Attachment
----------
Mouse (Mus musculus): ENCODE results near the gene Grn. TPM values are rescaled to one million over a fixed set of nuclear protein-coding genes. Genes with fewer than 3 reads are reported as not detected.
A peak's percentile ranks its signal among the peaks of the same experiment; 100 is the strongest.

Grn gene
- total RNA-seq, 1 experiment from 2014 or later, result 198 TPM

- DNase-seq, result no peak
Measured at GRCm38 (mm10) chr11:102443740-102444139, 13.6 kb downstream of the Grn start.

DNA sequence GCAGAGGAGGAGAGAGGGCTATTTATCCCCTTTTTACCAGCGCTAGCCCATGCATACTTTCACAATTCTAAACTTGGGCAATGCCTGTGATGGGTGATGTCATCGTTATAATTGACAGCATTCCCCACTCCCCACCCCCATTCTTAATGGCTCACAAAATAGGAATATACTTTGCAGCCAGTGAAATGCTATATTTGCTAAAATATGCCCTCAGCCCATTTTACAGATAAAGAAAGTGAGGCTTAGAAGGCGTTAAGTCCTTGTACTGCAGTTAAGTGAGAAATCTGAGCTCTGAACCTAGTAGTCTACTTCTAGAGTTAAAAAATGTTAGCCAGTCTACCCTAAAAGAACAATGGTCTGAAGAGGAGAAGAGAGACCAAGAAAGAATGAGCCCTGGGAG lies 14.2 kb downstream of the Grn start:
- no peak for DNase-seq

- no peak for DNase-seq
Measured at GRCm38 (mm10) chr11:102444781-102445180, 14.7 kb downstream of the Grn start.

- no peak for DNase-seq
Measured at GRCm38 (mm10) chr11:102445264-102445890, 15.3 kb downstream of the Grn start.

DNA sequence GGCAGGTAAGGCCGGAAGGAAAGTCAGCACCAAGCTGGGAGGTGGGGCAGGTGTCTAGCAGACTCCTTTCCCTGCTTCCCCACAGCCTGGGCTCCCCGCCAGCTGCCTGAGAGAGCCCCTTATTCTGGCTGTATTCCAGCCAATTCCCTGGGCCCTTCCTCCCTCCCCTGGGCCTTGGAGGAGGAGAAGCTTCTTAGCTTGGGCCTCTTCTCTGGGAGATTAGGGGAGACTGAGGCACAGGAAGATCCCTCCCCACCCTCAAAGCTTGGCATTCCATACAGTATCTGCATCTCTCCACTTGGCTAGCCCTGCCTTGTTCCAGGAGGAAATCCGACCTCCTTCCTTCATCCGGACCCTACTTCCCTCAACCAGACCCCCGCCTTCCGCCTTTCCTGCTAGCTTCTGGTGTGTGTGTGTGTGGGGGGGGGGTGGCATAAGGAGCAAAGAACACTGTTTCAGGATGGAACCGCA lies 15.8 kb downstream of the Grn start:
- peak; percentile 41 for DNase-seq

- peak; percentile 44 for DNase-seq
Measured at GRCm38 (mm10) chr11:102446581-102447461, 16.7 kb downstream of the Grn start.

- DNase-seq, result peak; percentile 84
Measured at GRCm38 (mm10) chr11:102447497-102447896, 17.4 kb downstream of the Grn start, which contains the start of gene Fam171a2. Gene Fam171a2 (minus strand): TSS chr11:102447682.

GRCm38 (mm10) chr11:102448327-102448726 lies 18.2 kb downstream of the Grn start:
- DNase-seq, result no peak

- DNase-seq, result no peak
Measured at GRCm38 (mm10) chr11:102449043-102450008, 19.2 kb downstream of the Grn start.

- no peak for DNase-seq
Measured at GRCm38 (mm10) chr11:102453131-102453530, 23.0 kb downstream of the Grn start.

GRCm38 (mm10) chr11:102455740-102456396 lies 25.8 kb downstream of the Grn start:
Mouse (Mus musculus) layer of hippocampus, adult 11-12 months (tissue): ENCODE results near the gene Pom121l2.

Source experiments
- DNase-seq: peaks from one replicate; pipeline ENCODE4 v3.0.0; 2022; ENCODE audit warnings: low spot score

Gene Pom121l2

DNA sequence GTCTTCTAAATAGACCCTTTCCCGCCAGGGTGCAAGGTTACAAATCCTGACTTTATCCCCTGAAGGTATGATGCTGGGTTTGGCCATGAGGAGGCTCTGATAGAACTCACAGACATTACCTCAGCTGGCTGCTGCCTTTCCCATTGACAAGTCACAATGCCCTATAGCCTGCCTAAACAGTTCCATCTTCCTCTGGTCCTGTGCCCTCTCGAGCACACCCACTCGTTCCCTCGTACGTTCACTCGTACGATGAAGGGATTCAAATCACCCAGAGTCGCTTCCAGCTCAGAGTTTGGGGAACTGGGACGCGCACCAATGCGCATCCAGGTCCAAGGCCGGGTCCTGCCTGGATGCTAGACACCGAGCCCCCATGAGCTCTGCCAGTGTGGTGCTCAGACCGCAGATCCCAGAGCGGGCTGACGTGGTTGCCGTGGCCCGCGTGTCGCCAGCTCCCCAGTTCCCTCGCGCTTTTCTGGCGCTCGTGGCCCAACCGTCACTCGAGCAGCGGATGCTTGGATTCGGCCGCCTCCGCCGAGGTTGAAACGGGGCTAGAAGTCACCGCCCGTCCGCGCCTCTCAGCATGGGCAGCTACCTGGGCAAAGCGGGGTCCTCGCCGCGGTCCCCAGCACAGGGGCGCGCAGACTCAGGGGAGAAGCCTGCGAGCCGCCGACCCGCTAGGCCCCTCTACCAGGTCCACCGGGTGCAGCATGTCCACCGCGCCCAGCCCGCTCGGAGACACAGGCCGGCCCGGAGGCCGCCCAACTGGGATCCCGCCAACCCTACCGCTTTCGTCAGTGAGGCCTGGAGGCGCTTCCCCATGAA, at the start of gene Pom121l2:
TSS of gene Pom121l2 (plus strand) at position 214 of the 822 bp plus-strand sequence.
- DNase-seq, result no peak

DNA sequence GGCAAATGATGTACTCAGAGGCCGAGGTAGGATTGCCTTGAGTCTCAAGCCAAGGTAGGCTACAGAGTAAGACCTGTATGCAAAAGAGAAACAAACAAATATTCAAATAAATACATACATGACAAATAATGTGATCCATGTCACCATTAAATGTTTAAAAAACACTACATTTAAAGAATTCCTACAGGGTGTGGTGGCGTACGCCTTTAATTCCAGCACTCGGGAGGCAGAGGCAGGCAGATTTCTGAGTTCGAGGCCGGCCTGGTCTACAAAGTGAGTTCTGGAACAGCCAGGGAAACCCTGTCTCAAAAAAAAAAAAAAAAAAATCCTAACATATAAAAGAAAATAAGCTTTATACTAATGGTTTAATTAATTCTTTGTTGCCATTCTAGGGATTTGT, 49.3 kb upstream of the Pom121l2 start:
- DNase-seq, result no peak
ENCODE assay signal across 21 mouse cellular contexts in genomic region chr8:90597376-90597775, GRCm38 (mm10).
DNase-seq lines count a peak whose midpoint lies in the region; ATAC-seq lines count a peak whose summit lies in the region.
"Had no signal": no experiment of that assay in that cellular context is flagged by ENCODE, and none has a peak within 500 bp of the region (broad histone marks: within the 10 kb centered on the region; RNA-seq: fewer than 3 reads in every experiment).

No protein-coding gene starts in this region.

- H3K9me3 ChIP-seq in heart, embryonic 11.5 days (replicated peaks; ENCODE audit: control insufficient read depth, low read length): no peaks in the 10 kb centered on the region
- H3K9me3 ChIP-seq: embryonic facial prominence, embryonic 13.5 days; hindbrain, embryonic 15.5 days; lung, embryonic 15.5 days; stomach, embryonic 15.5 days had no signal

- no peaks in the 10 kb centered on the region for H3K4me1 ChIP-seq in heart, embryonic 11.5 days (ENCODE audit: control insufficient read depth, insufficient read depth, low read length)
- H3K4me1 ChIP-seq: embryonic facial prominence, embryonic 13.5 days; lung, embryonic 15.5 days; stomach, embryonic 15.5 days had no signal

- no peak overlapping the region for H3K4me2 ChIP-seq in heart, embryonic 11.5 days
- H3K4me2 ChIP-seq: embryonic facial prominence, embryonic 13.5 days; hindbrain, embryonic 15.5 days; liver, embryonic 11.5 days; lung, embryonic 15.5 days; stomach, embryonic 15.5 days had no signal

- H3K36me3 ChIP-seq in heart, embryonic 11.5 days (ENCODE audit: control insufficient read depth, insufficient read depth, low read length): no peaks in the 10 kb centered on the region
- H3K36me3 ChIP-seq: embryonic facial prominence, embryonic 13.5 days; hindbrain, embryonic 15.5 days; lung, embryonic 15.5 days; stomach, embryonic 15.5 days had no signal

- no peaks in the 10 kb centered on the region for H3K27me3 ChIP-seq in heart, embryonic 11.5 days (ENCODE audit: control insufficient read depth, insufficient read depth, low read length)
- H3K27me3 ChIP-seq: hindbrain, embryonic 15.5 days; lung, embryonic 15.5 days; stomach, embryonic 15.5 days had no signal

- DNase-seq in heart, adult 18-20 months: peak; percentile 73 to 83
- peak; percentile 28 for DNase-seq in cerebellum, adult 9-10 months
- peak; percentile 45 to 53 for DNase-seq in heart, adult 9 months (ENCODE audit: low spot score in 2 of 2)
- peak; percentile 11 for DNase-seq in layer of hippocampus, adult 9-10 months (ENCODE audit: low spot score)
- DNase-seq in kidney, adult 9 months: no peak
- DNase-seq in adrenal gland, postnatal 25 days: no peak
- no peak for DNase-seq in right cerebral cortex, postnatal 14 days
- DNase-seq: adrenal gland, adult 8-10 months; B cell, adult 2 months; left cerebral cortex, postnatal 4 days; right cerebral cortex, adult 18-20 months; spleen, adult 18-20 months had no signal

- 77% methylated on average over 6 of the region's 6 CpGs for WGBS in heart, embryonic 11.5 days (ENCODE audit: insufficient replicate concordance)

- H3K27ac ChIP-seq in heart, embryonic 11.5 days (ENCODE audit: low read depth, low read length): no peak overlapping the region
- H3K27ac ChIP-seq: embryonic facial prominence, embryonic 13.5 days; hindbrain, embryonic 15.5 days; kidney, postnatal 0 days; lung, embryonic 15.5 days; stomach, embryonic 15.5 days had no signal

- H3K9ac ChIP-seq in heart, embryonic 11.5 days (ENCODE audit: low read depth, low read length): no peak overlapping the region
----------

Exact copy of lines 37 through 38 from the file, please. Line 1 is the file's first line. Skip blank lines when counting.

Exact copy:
"Had no signal": no experiment of that assay in that cellular context is flagged by ENCODE, and none has a peak within 500 bp of the region (broad histone marks: within the 10 kb centered on the region; RNA-seq: fewer than 3 reads in every experiment).

No protein-coding gene starts in this region.